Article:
Laie_Falls_008_03082007 - Going past a sign that I think indicated the trail passed through private property
Laie_Falls_011_03082007 - An open part of the trail
Laie_Falls_018_03082007 - The 4x4 track got increasingly eroded the further I went
Laie_Falls_020_03082007 - Looking back over the eroded 4wd path towards the ocean
Laie_Falls_023_03082007 - The trail re-entering some vegetation as I climbed almost beyond the 4wd roads upper reaches
Laie_Falls_024_03082007 - Last look back towards the ocean as the 4wd road gave way to narrower and more conventional foot trail
Laie_Falls_045_03082007 - Walking amongst strawberry guava trees I believe
Laie_Falls_028_03082007 - Colored ribbons marking the spur track leading to the falls
Laie_Falls_039_03082007 - La'ie Falls
Laie_Falls_040_03082007 - Facing the scenic ocean view as I was descending back down from La'ie Falls
Laie_Falls_042_03082007 - Indeed, another nice thing about going back to the trailhead (besides being all downhill) was that I always had nice panoramic views towards the Pacific Ocean

Just north of the Polynesian Cultural Center in La’ie (on Hwy 83), stop in the La’ie Shopping Center (Foodland supermarket), which houses the Hawaii Reserves, Inc. office issuing permits for the La’ie Ridge and La’ie Falls hikes.

From the La’ie Shopping Center, continue north on Hwy 83 for just under half a mile (roughly four blocks long) until you see the small street called Naniloa Loop on the left. Turn left onto Naniloa Lp, and take the second exit on the roundabout (Po’ohaili St). Park in one of the public spaces adjacent to La’ie Park. Beyond La’ie Park, the road is private and unavailable for parking. You’ll have to walk this stretch before getting to the official trailhead.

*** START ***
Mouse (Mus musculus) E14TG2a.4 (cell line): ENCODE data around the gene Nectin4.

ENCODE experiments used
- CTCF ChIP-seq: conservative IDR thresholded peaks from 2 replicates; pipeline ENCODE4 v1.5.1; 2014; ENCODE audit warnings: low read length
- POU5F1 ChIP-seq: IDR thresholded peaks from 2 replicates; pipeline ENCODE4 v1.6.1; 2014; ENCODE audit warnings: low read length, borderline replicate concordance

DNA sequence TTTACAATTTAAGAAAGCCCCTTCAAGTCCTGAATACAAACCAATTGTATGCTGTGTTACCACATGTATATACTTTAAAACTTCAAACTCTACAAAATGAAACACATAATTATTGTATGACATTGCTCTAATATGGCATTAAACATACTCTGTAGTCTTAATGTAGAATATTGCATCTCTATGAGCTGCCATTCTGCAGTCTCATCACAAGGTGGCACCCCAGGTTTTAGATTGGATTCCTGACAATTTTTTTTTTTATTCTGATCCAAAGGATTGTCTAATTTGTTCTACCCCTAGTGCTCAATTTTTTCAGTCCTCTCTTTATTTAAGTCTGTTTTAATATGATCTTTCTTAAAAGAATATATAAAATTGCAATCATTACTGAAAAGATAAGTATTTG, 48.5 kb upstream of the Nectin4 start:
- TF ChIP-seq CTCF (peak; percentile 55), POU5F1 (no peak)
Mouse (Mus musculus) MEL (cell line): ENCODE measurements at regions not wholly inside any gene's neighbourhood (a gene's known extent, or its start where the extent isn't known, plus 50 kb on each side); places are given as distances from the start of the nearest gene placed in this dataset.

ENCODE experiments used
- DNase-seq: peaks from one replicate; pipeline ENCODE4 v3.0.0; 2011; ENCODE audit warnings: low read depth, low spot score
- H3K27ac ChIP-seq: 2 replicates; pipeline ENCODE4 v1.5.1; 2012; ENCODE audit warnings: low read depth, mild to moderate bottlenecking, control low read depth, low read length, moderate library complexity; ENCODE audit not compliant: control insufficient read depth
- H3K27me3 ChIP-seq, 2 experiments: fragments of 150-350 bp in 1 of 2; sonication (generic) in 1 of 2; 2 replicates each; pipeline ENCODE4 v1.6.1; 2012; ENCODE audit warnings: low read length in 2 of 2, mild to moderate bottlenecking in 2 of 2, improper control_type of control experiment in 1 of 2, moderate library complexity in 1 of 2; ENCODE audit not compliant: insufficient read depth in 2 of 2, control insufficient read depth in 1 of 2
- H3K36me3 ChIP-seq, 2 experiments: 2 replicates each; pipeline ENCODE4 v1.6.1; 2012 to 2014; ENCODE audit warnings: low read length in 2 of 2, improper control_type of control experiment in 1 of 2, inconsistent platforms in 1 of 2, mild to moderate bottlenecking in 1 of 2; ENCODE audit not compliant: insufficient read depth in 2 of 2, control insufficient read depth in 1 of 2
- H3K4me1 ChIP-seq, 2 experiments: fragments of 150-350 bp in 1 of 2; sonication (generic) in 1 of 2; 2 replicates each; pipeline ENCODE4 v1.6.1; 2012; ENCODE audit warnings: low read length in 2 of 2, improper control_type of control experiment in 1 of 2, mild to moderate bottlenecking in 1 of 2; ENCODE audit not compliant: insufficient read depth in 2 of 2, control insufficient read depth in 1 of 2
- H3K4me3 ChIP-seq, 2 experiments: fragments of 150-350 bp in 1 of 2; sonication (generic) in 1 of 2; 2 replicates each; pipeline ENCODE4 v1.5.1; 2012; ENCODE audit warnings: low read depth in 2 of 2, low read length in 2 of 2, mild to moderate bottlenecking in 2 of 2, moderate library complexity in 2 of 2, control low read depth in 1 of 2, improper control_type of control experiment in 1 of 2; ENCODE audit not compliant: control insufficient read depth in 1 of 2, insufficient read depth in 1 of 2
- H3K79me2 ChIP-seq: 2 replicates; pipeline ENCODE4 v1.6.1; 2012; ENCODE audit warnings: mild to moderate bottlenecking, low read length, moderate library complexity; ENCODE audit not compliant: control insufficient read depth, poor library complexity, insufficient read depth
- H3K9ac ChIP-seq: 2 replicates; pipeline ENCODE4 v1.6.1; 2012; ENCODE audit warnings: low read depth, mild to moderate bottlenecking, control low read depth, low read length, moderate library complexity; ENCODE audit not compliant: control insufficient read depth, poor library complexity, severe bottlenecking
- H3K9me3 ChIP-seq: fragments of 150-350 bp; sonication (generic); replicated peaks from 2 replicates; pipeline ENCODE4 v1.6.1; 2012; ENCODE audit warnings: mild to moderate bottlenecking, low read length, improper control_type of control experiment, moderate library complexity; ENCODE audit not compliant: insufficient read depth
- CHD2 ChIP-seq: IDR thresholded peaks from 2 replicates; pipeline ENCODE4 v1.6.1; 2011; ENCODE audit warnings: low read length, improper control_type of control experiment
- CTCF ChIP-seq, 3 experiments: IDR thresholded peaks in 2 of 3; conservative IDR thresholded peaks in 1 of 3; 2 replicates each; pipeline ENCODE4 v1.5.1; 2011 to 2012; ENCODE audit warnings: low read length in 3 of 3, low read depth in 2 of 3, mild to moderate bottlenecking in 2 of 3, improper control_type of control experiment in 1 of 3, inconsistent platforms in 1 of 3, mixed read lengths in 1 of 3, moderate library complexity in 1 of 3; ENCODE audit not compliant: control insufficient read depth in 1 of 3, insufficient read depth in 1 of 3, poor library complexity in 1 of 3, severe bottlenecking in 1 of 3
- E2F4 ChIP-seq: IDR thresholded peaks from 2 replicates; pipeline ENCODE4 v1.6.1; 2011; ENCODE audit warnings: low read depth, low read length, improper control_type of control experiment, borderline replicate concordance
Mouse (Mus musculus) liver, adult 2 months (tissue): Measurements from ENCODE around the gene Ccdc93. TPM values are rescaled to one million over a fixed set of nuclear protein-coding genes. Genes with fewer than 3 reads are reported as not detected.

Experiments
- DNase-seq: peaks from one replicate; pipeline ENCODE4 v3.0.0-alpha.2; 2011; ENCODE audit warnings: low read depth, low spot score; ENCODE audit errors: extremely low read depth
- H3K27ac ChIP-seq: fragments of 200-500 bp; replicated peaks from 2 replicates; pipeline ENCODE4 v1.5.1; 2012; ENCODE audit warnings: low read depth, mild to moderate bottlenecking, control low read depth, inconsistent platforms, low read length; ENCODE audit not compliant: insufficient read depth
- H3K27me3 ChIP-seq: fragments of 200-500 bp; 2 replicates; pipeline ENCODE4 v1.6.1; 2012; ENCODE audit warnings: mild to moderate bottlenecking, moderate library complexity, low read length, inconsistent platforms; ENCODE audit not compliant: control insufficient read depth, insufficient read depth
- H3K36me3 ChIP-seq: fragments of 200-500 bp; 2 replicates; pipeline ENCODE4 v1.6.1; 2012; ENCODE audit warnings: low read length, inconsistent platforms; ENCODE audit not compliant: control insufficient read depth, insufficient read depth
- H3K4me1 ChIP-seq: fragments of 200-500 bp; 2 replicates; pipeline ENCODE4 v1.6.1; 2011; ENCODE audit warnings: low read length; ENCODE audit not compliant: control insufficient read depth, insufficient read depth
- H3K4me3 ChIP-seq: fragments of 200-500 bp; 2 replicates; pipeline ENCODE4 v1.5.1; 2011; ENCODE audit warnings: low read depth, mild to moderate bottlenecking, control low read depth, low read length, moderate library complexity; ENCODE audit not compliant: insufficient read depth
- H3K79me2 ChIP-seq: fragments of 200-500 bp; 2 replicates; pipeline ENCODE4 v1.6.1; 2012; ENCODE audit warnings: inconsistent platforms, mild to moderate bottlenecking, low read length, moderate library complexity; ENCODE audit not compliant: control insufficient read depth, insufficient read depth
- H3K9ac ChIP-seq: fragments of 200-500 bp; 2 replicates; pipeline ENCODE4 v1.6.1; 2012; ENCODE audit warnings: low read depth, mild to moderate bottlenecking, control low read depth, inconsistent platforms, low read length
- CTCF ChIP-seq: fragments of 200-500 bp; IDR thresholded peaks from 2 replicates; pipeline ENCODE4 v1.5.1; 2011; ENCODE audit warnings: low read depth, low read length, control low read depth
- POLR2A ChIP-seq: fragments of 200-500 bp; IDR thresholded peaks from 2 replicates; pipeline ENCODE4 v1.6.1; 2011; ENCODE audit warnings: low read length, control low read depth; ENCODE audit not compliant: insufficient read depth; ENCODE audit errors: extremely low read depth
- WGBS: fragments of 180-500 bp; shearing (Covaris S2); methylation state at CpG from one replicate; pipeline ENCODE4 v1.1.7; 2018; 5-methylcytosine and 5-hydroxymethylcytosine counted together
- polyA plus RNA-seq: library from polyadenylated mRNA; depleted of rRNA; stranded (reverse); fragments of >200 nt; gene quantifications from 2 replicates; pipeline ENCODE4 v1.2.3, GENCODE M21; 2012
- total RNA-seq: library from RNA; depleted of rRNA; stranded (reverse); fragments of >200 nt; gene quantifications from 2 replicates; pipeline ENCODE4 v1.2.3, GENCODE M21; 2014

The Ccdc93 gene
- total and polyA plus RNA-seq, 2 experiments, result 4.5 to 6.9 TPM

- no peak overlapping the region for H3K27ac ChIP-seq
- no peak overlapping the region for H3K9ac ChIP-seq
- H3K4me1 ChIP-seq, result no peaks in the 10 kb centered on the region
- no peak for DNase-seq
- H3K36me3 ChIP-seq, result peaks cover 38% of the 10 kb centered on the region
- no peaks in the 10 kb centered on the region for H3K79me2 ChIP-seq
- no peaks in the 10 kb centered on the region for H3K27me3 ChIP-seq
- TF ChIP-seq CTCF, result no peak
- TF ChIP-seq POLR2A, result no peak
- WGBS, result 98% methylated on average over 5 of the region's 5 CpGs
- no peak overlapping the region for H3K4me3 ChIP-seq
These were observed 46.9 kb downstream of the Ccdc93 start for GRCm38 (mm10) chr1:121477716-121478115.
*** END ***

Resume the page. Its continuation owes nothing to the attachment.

For context, the town of La’ie is 36 miles (90 minutes drive) north of Waikiki Beach.

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Tagged with: laie, polynesian cultural, windward, oahu, hawaii, waterfall, hike, cook pines, permit, laie trail, honolulu, north shore

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Wheww (Laie Falls) June 4, 2015 8:16 am by Sterling - Very rainy in June , seemed longer than 3miles up three down . Slippery footing and mosquitoes galore . A lot of work for a small falls . The summit was nicer , however the view was impeded by cloud cover. ...Read More

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Johnny Cheng

About Johnny Cheng

Johnny Cheng is the founder of the World of Waterfalls and author of the award-winning A Guide to New Zealand Waterfalls. Over the last 2 decades, he has visited thousands of waterfalls in over 40 countries around the world and nearly 40 states in the USA.